director Masahiro Shinoda
Masahiro Shinoda’s Samurai Spy is an oddly confusing, though possibly intentionally confusing, film. It opens with a moderate amount of voice-over narration, telling us the setting for the action herein. There are two warring clans with spies on both sides and a third clan, also with spies, trying to decide which other clan to side with. In this landscape of named but unseen characters, are representative samurai and spies, populating the complex spectrum of allegiances, and all perhaps lying to one another about their intents.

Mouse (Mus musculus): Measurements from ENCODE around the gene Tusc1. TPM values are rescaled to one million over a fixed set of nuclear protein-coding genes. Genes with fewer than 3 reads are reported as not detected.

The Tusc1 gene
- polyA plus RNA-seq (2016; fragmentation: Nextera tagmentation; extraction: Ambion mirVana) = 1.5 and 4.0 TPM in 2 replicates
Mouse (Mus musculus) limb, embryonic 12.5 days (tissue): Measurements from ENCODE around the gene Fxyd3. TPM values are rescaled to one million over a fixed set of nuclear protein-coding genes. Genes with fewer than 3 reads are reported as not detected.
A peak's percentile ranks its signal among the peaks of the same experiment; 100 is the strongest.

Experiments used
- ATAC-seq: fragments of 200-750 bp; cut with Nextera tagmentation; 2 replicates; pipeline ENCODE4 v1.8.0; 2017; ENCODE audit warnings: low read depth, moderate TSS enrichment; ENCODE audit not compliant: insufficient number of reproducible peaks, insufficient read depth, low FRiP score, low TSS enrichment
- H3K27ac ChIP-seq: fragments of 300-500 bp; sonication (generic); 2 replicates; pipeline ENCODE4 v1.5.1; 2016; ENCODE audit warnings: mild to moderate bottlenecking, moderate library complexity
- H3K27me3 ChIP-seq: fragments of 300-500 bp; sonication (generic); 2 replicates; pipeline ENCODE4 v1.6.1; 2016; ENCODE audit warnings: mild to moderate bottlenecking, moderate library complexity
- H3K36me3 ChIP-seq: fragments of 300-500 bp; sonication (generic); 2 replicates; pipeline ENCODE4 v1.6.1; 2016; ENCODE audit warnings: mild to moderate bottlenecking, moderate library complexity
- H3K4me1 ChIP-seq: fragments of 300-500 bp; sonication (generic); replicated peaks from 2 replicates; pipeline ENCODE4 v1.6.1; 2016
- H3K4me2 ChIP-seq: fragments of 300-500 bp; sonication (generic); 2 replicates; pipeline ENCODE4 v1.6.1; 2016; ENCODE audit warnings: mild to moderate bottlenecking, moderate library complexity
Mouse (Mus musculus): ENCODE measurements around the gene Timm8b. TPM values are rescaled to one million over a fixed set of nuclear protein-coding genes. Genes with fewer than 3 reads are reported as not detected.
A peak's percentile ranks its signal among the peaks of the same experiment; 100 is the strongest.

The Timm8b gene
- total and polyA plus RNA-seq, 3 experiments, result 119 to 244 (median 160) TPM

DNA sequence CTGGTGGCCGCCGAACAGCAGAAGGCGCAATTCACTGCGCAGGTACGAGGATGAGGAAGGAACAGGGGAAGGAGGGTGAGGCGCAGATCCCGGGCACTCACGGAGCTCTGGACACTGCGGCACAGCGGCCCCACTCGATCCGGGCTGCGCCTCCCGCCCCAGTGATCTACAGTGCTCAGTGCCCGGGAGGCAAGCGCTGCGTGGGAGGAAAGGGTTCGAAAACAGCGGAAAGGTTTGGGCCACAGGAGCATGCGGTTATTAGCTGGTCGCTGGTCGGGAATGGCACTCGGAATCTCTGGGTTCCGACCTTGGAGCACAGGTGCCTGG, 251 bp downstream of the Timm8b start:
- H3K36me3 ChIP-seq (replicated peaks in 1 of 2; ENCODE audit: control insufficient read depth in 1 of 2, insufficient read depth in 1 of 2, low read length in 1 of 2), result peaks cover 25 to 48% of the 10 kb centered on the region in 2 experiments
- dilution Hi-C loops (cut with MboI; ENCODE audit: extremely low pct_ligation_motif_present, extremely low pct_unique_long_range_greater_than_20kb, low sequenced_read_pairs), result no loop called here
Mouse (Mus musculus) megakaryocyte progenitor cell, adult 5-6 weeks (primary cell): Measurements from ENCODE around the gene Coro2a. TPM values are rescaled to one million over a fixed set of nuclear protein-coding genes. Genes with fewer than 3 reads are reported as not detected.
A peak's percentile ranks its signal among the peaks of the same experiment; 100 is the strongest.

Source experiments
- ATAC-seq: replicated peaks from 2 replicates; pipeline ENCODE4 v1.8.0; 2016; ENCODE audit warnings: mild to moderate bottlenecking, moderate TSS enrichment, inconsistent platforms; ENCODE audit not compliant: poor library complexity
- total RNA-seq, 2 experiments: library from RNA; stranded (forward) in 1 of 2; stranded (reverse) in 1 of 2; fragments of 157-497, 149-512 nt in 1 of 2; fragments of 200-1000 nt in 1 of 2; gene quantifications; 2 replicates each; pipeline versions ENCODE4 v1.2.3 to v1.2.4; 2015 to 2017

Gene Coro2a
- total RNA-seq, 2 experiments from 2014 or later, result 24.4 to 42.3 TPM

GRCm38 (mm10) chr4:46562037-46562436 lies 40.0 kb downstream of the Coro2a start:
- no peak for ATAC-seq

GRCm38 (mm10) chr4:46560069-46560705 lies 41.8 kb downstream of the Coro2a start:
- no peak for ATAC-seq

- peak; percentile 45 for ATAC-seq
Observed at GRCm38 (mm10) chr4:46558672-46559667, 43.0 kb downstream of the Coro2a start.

I don’t know how much the film means to reflect the Cold War era in which it was made or how much this existential spider’s web of knotted truths simply implies the complexities of trust and verity. The film is shot in the cramped streets of small villages and in the somewhat labyrinthine interiors of inns, restaurants, and village houses.
Adapted from a novel by Masahiro Shinoda, I’m willing to think that maybe the confusion was my own and perhaps not as intentional as I thought. The confusion, though, didn’t hinder my appreciation of the film though. It’s quite brilliant and intriguing. I really liked it.